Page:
It affected the way I read the first two books, as well. I knew not to trust Jason. I knew that Jen’s father was a double agent. I could guess from the start that Jen’s rally would fail. I was as surprised by Luke’s comparatively normal childhood as his friends at school would be later, because I had Nina’s as a reference point.

Did it change the way I read the rest of the series? I don’t know. That’s a harder “what if” question to consider. I went into the last four books having read all of the first three. I was always attached to Nina, even though she was a minor character outside of book 3, but then again I felt the same way about Trey, and I certainly didn’t start with his book. But did I read the books through the lens of her experiences instead of Luke’s? I’m really not sure, but I think I’ll always wonder.

Middle-Grade · Young Adult

Fictional Metaphors, Real-Life Issues

One of my favorite authors as a kid was Margaret Peterson Haddix. I still have most of her novels on the bookshelf I reserve for childhood nostalgia books, and I’ve been re-reading some of them. This time around, I’ve been struck by something I could never have put into words when I was 10 or 12 years old: the books deal with real issues kids face through sci-fi and fantasy metaphors.

Let me explain. One of her books – Claim to Fame – is about a girl who can hear everything anyone says about her, no matter where they are. No real kid is going to have that experience, but kids do deal with gossip and peer pressure. They do worry about what their friends are saying behind their backs. Another book, Double Identity, is about a girl who is a clone of her older “sister”, who died in a car crash before she was born. Real children might feel that they are living in an older sibling’s shadow, and twins – the closest real-world equivalent to clones – certainly struggle to define themselves as individuals. Game Changer talks about school cliques, bullying, and popularity, but uses an alternate world where the nerds are popular and the jocks are outcasts to do so. Turnabout features two women who are aging backwards and are now teenagers. Aimed at an age group that may be dealing with losing grandparents or other older relatives, the book explores old age and death via characters the readers’ age in a way that would not be possible without the sci-fi element. And the Missing series is about time travel and historical mysteries, but it’s also about adopted kids who want to know where they come from – which happens to be different time periods instead of just different parents.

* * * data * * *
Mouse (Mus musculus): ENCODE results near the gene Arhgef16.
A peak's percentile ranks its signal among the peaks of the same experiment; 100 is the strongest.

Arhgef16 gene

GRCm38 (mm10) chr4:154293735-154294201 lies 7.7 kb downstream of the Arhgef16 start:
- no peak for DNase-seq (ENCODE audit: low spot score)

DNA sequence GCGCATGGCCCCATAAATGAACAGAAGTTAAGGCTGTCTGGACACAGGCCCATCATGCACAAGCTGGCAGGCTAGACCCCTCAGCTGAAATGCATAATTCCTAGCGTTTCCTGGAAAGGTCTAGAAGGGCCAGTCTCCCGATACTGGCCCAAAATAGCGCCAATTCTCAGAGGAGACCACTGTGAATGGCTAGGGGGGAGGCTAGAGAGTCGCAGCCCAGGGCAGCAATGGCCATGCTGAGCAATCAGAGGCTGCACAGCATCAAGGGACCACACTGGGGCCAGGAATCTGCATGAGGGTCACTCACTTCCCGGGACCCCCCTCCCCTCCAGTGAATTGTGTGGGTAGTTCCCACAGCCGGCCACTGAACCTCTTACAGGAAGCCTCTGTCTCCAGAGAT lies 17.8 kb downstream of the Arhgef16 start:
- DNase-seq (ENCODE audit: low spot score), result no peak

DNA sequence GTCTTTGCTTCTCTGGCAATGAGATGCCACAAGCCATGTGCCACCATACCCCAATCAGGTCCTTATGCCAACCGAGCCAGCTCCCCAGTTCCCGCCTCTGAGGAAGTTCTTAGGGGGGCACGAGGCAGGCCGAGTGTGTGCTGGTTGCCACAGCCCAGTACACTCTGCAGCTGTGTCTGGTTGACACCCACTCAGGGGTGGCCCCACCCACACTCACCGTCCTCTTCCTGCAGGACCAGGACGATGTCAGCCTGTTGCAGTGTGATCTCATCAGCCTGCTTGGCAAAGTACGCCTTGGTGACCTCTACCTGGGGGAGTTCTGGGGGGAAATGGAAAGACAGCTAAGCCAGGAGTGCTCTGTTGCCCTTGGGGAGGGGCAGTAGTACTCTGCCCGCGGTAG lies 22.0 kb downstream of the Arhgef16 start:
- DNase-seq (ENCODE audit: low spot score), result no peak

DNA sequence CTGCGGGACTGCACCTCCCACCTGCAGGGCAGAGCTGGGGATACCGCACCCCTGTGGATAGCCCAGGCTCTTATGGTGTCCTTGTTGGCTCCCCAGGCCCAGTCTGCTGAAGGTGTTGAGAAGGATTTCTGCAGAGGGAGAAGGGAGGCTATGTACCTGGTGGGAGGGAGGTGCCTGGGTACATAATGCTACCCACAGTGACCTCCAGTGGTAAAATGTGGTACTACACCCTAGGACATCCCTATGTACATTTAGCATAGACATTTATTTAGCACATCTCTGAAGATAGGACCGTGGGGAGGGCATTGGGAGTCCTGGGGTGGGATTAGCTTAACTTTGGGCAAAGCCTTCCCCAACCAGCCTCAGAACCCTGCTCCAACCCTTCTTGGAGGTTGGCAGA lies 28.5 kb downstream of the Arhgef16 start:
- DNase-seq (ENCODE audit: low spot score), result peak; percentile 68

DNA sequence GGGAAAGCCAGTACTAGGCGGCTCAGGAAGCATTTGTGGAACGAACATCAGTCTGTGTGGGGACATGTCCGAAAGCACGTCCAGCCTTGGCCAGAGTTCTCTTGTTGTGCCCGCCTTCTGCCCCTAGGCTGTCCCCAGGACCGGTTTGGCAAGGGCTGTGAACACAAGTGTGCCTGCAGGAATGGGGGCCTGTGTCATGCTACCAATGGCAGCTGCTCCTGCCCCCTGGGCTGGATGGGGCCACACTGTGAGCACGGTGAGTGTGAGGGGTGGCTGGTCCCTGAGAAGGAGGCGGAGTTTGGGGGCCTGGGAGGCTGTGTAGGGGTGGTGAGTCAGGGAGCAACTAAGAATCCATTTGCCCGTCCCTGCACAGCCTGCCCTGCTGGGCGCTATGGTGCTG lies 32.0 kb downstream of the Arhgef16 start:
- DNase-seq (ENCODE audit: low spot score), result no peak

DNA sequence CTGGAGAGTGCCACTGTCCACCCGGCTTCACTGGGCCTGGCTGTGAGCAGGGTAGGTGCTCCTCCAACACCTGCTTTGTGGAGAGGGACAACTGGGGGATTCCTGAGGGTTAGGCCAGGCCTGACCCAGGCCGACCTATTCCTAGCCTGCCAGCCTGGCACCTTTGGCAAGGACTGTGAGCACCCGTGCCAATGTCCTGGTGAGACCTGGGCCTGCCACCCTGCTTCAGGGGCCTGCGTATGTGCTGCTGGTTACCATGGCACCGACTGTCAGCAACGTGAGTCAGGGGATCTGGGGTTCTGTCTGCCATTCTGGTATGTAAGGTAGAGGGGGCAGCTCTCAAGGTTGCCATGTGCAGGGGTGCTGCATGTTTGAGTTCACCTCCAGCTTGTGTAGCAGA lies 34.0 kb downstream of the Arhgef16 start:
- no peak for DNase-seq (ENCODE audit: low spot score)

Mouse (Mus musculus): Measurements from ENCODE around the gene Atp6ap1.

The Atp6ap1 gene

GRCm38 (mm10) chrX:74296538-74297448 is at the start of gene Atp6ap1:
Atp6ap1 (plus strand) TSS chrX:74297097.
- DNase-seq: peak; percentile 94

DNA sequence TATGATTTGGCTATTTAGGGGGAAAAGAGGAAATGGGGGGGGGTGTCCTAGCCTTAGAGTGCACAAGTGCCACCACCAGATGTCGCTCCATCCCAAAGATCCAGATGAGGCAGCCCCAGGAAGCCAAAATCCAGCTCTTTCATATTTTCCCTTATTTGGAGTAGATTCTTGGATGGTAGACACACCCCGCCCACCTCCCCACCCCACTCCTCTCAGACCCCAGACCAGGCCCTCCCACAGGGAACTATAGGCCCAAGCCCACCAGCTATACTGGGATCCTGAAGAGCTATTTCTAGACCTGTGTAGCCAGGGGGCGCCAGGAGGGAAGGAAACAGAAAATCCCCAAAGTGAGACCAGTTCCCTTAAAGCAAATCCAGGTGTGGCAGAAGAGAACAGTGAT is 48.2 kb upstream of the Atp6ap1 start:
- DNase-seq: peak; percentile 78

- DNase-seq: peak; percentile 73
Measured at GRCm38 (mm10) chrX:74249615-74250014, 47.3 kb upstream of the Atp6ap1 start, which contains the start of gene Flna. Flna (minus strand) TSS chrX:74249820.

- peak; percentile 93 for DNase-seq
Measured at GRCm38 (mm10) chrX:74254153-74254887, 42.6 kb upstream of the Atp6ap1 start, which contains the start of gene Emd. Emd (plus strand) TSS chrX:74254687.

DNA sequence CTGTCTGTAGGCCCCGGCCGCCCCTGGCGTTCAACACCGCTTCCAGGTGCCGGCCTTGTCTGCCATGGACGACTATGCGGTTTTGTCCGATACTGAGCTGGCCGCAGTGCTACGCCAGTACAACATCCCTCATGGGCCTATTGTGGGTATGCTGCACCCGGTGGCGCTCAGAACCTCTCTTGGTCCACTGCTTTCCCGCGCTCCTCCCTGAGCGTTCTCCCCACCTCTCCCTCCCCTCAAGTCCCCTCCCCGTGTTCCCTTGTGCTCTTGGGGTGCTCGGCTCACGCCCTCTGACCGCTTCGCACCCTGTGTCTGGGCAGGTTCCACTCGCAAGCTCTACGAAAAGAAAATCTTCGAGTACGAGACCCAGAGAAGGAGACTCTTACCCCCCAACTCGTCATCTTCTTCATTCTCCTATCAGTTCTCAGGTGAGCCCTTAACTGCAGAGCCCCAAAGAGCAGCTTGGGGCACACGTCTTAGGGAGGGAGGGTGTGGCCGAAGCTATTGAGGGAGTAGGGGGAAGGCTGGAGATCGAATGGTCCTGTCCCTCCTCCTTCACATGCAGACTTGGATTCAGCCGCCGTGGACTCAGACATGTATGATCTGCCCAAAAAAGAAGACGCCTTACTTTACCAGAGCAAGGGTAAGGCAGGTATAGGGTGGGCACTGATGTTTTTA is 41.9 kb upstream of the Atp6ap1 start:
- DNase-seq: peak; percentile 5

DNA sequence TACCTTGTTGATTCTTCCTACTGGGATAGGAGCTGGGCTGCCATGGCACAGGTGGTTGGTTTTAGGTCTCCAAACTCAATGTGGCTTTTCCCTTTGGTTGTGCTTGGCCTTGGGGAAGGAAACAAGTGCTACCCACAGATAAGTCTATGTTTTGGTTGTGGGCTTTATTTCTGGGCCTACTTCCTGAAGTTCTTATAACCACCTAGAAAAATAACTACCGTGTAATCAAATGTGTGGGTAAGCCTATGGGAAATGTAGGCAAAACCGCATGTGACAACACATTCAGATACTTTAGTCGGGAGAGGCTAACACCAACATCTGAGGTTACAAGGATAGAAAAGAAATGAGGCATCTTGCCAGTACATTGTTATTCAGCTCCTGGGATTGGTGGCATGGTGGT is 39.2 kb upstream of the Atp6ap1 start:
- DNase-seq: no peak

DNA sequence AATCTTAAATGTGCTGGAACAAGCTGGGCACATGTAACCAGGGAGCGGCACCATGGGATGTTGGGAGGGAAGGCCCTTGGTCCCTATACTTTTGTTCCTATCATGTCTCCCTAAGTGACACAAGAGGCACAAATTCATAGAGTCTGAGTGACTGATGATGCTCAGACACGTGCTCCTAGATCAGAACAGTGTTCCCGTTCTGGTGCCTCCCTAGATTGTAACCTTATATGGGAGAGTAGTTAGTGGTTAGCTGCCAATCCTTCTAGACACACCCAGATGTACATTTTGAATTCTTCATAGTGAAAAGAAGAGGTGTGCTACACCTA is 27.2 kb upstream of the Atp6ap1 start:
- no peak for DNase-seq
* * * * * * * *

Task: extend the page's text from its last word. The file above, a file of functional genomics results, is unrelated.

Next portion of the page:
I think there’s a lot of value in this. Kids who read middle grade books are old enough to be dealing with serious issues, like identity, peer pressure, bullying, and even death, but not necessarily ready for books high schoolers or adults might read which address these issues directly. Tying it into the supernatural aspect of the story seems like a good way to let kids explore these issues without hitting too close to home. I know it certainly worked for me when I was younger.


A Bookworm’s Adventures in Bookland

… yes, that’s a reference to Alice’s Adventures in Wonderland. It seems fitting to me. After all, there’s nothing that can pull you down a rabbit-hole into a world where anything is possible faster than picking up a book. Metaphorically, at least.

Hi, I’m Sarah. I’m a recent college graduate in my early 20’s, and if you know me, you’ll probably know that I love reading. If you don’t, you probably guessed that from the title of my blog. So, what can you expect to find here? Everything from book reviews, to theories about my favorite series, to random thoughts I just couldn’t help sharing. I read everything from classics to historical fiction to science fiction and fantasy, but I’ll probably talk a lot about YA and middle grade books. I may be “all grown up” now and definitely look at them from a different perspective than I did when I was ten or fifteen, but in my opinion, books for older kids can be much deeper and more worthwhile than most adults give them credit for.

Anyway, that’s all for now, but be sure to check back soon for more.